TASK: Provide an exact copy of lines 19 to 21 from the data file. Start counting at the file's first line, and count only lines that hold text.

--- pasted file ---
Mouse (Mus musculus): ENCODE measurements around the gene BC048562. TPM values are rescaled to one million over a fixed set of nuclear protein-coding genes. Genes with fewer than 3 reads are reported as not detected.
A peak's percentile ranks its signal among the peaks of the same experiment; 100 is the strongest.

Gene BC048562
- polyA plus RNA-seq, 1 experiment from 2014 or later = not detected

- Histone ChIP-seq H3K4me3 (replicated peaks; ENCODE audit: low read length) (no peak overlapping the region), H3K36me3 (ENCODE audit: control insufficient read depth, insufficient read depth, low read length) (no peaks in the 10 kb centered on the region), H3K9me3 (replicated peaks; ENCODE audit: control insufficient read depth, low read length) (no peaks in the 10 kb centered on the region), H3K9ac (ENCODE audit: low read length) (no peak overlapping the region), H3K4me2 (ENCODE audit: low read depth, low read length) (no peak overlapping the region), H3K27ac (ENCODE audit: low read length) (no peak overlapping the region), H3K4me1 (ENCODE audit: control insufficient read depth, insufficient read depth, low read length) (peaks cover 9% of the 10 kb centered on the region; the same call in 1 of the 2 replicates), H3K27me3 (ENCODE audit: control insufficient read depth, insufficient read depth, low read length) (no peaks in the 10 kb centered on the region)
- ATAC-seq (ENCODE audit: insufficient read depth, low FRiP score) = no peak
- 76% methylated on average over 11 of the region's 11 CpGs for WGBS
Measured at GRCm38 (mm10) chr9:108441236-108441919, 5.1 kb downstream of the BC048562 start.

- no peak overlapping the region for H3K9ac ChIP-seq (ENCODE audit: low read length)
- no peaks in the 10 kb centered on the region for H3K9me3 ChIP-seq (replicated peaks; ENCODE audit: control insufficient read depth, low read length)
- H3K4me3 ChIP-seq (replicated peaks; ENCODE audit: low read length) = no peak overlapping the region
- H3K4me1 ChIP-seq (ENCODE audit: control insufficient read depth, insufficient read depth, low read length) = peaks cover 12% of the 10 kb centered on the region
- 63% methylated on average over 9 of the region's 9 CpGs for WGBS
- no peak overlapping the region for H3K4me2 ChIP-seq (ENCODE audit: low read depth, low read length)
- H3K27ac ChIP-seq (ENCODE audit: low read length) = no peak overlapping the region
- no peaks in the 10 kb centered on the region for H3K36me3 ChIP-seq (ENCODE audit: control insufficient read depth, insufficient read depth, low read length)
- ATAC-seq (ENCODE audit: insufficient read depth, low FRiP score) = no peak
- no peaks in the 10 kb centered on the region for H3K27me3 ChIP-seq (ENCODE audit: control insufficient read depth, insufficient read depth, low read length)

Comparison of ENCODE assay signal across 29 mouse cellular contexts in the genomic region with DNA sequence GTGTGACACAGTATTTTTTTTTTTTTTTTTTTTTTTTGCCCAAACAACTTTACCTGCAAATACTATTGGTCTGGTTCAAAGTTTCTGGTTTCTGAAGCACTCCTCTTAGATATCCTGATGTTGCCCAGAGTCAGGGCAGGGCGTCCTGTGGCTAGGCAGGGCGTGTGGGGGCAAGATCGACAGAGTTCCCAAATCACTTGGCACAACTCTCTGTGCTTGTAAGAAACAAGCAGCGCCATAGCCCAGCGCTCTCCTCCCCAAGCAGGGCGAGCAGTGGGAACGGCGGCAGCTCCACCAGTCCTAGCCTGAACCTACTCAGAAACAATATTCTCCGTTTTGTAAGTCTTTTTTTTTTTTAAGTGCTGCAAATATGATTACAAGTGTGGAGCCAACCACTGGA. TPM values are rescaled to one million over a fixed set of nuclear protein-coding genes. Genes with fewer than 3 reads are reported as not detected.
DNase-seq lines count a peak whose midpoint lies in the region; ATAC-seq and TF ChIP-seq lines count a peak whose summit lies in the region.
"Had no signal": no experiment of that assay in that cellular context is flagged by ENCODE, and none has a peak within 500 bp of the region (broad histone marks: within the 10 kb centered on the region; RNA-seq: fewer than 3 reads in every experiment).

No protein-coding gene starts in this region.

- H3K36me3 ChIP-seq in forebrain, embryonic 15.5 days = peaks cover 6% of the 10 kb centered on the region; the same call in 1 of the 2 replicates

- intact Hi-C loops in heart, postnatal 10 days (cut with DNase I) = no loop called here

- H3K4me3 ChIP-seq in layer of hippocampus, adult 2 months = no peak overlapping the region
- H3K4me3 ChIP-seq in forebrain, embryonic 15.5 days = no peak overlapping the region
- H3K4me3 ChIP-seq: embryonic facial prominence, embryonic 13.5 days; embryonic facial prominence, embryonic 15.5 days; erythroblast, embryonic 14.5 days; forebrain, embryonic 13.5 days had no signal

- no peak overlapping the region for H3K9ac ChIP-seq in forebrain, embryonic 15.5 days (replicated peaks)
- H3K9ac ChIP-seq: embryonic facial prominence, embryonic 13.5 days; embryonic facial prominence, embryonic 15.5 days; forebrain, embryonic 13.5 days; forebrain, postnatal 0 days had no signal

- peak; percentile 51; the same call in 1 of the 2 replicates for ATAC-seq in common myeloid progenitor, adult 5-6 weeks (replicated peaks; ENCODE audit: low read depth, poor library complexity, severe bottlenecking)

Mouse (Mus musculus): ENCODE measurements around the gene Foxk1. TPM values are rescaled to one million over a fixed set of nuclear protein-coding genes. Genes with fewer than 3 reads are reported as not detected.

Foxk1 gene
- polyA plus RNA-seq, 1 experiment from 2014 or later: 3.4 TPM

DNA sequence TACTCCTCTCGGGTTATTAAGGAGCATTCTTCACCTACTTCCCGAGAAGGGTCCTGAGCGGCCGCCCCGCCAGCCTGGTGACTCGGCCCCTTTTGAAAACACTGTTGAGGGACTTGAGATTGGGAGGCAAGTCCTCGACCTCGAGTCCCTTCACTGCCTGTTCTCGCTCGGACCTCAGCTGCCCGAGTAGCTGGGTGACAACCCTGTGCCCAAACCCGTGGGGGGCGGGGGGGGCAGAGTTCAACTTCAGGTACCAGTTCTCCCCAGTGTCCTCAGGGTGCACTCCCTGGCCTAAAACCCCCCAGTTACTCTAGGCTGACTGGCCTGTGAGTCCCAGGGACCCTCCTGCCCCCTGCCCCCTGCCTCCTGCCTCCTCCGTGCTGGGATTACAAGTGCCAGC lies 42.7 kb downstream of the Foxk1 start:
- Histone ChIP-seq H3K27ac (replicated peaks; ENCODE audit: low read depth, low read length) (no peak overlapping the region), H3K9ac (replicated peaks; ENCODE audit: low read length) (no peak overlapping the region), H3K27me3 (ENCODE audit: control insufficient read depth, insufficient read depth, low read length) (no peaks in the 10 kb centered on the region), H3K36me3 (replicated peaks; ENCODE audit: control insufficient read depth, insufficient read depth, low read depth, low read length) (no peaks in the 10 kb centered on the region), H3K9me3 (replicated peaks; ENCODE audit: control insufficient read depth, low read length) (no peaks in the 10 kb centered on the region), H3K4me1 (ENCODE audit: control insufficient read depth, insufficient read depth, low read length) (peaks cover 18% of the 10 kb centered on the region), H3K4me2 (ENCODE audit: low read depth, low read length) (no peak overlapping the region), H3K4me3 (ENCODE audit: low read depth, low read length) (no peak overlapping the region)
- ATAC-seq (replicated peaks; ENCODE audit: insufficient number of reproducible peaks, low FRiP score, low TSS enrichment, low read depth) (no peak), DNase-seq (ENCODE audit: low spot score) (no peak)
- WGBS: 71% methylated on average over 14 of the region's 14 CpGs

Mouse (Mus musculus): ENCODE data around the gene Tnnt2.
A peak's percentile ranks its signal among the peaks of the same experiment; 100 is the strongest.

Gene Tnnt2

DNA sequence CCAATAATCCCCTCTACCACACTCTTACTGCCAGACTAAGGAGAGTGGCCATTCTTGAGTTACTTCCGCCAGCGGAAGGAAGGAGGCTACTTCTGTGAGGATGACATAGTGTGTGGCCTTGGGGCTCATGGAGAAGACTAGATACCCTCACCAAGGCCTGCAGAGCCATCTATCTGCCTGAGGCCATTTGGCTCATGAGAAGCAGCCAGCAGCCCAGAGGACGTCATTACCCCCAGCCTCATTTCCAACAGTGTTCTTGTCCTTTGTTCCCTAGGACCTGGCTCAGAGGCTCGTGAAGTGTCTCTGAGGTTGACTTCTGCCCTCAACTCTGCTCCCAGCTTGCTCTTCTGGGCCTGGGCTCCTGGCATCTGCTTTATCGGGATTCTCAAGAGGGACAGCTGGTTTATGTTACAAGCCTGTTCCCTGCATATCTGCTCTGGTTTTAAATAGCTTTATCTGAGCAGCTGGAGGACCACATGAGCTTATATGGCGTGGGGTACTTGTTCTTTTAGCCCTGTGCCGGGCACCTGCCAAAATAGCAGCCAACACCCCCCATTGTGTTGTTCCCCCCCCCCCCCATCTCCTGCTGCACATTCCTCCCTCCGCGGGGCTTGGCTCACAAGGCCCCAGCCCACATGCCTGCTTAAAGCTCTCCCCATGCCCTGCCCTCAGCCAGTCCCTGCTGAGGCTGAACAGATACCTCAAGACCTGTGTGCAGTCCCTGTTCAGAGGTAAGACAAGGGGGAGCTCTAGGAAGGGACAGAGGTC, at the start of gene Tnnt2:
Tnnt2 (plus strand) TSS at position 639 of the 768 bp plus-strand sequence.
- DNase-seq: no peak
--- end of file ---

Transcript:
Comparison of ENCODE assay signal across 29 mouse cellular contexts in the genomic region with DNA sequence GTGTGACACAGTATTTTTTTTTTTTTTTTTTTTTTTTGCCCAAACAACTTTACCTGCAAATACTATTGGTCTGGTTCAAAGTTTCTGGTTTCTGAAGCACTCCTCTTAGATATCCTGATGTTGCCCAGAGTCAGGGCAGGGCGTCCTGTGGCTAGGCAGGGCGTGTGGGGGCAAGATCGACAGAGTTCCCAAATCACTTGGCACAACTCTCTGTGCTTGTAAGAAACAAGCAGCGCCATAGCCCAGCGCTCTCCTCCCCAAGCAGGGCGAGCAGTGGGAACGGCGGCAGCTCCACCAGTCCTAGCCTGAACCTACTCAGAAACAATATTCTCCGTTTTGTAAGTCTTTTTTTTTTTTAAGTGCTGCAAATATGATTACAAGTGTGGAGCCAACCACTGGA. TPM values are rescaled to one million over a fixed set of nuclear protein-coding genes. Genes with fewer than 3 reads are reported as not detected.
DNase-seq lines count a peak whose midpoint lies in the region; ATAC-seq and TF ChIP-seq lines count a peak whose summit lies in the region.
"Had no signal": no experiment of that assay in that cellular context is flagged by ENCODE, and none has a peak within 500 bp of the region (broad histone marks: within the 10 kb centered on the region; RNA-seq: fewer than 3 reads in every experiment).